I know you want to box me in, Giampaoli, use me for my sixteen years of parochial education to get into a whole thing about Holy Trinities and Mary as the Blessed Virgin Mary. Not so fast. That argument is for the tourists, for the old ladies. If Wood ever gets around to giving such a straight line explanation of Mary's Mary-ness, I'll eat my Channel Zero: The Complete Collection. You have a better handle on DMZ than I ever will. So does Wood come out and say point blank: 'Zee is a physical manifestation of NYC' in the course of the narrative or is this from interviews or inference? As a writer, why would he want to go back to the well? If there's one thing The Massive ain't is predictable.
Mary is a mystery. Even the note she leaves Cal is obtuse in its plainness: ''Until the end of the world maybe'' Maybe? What's to prevent ends and new beginnings? Mary may have the mental toughness and acuity to curb a nuclear missile strike, but can she heal a whole planet? Or does she wage a battle for one soul in particular, the soul of Israel? Maybe. Wood leaves Mary out of the goings on off the coast of Norway so let's leave her wherever she is out there in the æther and concentrate on more earthly, more mortal pursuits … revenge.
How cogent are you, Giampaoli, with the 'Just War Theory?' It's a philosophical and theological ethical acid test in support of violent conflict. Of course, the justification for war has been a question since somebody brought a closed fist to a spear fight, but the Catholic Church made it part of its catechism, its doctrine. There are four tenets which one may want to Google at their leisure. The simple explanation is this: Just War Doctrine is the exact opposite of whatever happens in Zack Snyder's Man of Steel.
The Massive is built in the grey zone between action and the justification of action. Everything in this series is conflict and in conflict -- dichotomies all the way down. For a bunch of characters bent on protecting the planet's dwindling resources, the amount of tolerance the crew aboard The Kapital shows philosophically and on a daily basis fits in a thimble. Their justifications are nothing more than their own personal politics masquerading as code. I like Minke whales as much as the next guy, but this immorality b.s. about killing a whale to feed a community is bullshit. Those Redford-esque mirrored shades Israel wears only allow him to look in one direction: backwards.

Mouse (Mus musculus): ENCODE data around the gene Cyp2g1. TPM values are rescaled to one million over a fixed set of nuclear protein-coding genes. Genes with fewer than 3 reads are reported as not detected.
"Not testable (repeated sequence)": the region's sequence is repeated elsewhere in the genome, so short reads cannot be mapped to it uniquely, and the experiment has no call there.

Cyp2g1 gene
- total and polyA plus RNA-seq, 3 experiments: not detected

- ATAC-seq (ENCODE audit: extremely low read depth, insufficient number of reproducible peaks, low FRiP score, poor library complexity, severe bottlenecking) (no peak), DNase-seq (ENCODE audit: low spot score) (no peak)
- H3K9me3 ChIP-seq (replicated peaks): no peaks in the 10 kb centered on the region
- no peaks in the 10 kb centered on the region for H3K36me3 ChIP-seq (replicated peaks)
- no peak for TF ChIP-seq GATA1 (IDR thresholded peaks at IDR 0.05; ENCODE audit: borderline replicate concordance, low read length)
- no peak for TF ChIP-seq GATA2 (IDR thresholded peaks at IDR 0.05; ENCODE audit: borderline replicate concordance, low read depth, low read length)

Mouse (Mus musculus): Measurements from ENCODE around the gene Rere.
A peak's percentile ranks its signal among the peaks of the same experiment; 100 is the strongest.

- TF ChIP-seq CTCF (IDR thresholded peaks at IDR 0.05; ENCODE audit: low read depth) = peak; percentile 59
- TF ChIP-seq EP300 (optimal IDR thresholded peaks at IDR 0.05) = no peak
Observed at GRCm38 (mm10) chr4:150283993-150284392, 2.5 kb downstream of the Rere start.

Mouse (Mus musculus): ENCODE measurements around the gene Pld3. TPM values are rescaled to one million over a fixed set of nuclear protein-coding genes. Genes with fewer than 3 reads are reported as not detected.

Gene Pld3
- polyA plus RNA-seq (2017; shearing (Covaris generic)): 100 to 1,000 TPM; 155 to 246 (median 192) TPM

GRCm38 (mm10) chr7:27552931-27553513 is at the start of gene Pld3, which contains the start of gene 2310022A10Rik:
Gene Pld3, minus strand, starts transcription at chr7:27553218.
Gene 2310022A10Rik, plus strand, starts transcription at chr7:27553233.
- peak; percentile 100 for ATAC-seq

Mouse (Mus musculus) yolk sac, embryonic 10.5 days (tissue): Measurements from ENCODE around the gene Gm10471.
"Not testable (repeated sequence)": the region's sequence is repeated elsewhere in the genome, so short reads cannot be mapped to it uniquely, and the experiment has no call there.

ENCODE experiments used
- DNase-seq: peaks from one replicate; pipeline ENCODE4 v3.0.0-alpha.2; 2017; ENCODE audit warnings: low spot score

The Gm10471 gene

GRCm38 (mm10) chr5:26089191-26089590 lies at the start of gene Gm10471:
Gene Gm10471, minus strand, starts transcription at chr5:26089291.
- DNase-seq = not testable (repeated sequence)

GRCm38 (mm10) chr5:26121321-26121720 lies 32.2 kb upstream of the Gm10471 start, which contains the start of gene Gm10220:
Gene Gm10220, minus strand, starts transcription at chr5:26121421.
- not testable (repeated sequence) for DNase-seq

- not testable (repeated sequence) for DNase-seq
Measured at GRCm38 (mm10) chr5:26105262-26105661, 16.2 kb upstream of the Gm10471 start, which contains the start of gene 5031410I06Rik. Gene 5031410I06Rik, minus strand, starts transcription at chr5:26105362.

For me, The Massive #17 hinges on Cal's trek into the Norwegian wood(s), rifle in hand -- another trial in the desert of morality, if you want more religious signifiers -- to recapture his old flotsam and jetsam lifestyle. The narrator says this action recalls the time in Israel's life when he lived, ''mission to mission, little or nothing anchoring him to any one place.'' How is that different from his life now? When has he ever been tied down even by his precious codes? He is and always has been: ''just a man with a rifle.''
This last third of the issue showcases some of Brown and Bellaire's best work on the series to date.
My guess is Wood's script for this panel says something like [they ride off]. I could be wrong. ANYWAY. This scene takes place in that most magical of cinematic moments, 'magic hour.' Bellaire does sunsets as well as any colorist in the business, but here she plays it all topsy-turvy and highlights the riders and leaves the rest in darkness -- a reverse silhouette. She spatters color as if the dust the horses kick up splinters into flecks of sunlight. So inspired. Brown composes the panel with the figures at the far right-hand side of the page and each figure gets larger (and slightly more detailed) as it approaches the edge. Brown's composition invites the reader to follow along, become part of the caravan and to turn the page as the riders progress in their journey. The Massive is full of these quieter moments when the art doesn't elevate the story as much as show how a comic book can be (should be) told.
When I wrote about questioning your analysis, Giampaoli, it regards your compulsion to cast Cal as a Christ-figure and to fit him into some Holy Trinity of The Kapital. I see what you're after, but I don't buy it. Each issue of The Massive convinces me Callum Israel is nothing more than a thug with a big boat.
Each arc of this series is like standing in front of a 360° mirror with Israel at the center; the reader receives a different perspective, a different degree, of Israel, three installments at a time. When Bors calls him out in issue #16 to let the past be the past, it made me realize you can take the boy out of Blackbell, but you can't take Blackbell out of the boy. It's not that Cal has 'nothing left to lose,' that (long)ship sailed long ago. Cal settles scores because that's what Cal does, that's all he knows. Cal isn't a Christ-figure, he's a devil.
Giampaoli: But, he sure is a handsome looking devil.
You're correct in saying that Wood's writing is more intuitive and from-the-gut. He rarely writes, shall we say, prescriptively, instead favoring a subscripted approach that allows variegated interpretation by the reader. So, there you have it: Cal in a 360° mirror with a couple of different perspectives as refracted through the eyes of two critics.